Two months later, the Taliban government in Afghanistan, which had given sanctuary to bin Laden, was routed, and the Al Qaeda fighters in Tora Bora were pummelled. Although bin Laden and his chief lieutenants escaped death or capture, nearly eighty per cent of Al Qaeda’s members in Afghanistan were killed. Worse, Al Qaeda’s cause was repudiated throughout the world, even in Muslim countries, where the indiscriminate murder of civilians and the use of suicide operatives were denounced as being contrary to Islam. The remnants of the organization scattered and were on the run. Al Qaeda was essentially dead.

    From hiding places in Iran, Yemen, Iraq, and the tribal areas of western Pakistan, Al Qaeda’s survivors lamented their failed strategy. Abu al-Walid al-Masri, a senior leader of Al Qaeda’s inner council, later wrote that Al Qaeda’s experience in Afghanistan was “a tragic example of an Islamic movement managed in an alarmingly meaningless way.” He went on, “Everyone knew that their leader was leading them to the abyss and even leading the entire country to utter destruction, but they continued to carry out his orders faithfully and with bitterness.”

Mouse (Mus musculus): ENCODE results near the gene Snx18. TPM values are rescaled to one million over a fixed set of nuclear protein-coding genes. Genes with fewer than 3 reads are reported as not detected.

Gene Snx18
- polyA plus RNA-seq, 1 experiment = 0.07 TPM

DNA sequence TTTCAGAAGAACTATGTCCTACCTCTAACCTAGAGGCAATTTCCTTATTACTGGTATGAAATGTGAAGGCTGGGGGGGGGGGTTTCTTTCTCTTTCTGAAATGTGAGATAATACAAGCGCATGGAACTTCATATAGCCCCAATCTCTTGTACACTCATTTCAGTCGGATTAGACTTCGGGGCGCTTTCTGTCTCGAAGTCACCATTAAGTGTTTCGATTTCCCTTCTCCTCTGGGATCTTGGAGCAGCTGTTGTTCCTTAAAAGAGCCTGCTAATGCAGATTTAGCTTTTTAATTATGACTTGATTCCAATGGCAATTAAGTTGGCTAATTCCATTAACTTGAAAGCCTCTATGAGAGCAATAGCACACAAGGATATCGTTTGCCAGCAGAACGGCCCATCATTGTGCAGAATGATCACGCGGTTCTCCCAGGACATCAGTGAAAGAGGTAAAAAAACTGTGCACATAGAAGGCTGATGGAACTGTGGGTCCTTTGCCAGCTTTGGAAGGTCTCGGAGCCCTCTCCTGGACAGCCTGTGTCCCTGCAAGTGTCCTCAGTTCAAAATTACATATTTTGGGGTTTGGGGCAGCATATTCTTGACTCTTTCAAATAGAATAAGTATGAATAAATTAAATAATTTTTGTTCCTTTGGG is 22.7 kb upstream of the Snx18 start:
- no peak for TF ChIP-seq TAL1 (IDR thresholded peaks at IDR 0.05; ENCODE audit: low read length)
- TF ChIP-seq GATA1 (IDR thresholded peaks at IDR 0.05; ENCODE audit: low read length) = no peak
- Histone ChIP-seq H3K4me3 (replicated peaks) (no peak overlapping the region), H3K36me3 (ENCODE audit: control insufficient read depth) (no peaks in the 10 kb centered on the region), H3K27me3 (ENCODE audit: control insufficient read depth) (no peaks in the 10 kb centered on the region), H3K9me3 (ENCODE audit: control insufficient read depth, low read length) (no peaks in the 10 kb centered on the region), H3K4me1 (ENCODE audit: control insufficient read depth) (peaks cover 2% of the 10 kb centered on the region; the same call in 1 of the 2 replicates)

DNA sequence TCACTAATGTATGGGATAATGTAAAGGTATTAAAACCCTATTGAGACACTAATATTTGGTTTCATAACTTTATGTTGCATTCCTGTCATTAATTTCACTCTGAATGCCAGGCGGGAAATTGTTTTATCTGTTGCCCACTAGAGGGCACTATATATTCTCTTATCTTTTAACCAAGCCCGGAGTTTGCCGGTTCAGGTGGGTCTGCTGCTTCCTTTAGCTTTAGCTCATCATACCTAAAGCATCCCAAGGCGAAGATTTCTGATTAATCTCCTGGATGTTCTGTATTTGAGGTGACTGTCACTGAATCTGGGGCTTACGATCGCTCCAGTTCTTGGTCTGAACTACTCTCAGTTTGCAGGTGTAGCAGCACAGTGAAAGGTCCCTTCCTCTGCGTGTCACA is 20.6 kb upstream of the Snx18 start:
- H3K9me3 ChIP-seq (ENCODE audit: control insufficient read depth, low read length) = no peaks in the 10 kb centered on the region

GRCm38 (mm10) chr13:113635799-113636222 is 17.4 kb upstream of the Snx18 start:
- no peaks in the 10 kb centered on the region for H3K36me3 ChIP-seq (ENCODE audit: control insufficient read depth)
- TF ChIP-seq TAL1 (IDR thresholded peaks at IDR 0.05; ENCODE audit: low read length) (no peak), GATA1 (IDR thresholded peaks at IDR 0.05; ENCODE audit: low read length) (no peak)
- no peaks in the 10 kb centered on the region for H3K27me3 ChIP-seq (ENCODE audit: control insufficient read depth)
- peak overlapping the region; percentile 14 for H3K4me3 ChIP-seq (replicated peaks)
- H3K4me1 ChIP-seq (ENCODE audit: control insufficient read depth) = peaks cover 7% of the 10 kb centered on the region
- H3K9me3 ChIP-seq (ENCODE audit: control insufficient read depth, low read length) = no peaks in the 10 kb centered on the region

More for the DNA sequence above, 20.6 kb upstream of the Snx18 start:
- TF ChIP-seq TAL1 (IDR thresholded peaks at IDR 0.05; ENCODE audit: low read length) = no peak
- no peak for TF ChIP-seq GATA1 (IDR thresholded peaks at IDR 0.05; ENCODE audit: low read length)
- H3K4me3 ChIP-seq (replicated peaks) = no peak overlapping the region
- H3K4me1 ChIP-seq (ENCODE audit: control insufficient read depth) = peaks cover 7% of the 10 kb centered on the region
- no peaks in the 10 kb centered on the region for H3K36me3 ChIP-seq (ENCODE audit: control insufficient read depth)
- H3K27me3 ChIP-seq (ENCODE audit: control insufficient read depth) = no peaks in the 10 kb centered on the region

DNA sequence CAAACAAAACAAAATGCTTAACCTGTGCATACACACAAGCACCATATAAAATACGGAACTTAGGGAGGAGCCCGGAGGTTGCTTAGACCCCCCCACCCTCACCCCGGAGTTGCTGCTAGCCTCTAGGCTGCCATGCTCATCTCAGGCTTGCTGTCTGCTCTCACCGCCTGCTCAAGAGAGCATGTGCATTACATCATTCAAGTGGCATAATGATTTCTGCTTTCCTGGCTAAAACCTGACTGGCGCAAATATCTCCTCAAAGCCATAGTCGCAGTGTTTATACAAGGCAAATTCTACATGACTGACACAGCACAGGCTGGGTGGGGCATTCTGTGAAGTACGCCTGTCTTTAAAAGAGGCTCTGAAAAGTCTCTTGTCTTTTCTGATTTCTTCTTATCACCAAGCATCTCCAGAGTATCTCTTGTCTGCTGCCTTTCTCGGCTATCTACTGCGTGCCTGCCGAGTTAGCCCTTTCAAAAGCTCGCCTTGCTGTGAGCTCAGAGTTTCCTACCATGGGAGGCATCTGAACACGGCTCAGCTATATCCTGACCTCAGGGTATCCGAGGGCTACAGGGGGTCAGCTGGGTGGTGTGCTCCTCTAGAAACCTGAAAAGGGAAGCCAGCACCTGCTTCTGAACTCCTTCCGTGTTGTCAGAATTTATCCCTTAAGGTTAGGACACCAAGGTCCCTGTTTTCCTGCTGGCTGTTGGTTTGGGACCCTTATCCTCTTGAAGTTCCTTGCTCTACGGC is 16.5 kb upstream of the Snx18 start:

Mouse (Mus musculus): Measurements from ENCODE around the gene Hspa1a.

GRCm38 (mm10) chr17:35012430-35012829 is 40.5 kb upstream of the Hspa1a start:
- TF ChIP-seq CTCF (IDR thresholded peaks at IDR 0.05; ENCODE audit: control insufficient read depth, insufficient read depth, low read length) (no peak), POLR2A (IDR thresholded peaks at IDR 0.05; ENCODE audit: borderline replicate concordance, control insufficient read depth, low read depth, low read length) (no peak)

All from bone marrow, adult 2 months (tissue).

In June, 2002, bin Laden’s son Hamzah posted a message on an Al Qaeda Web site: “Oh, Father! Where is the escape and when will we have a home? Oh, Father! I see spheres of danger everywhere I look. . . . Tell me, Father, something useful about what I see.”

    “Oh, son!” bin Laden replied. “Suffice to say that I am full of grief and sighs. . . . I can only see a very steep path ahead. A decade has gone by in vagrancy and travel, and here we are in our tragedy. Security has gone, but danger remains.”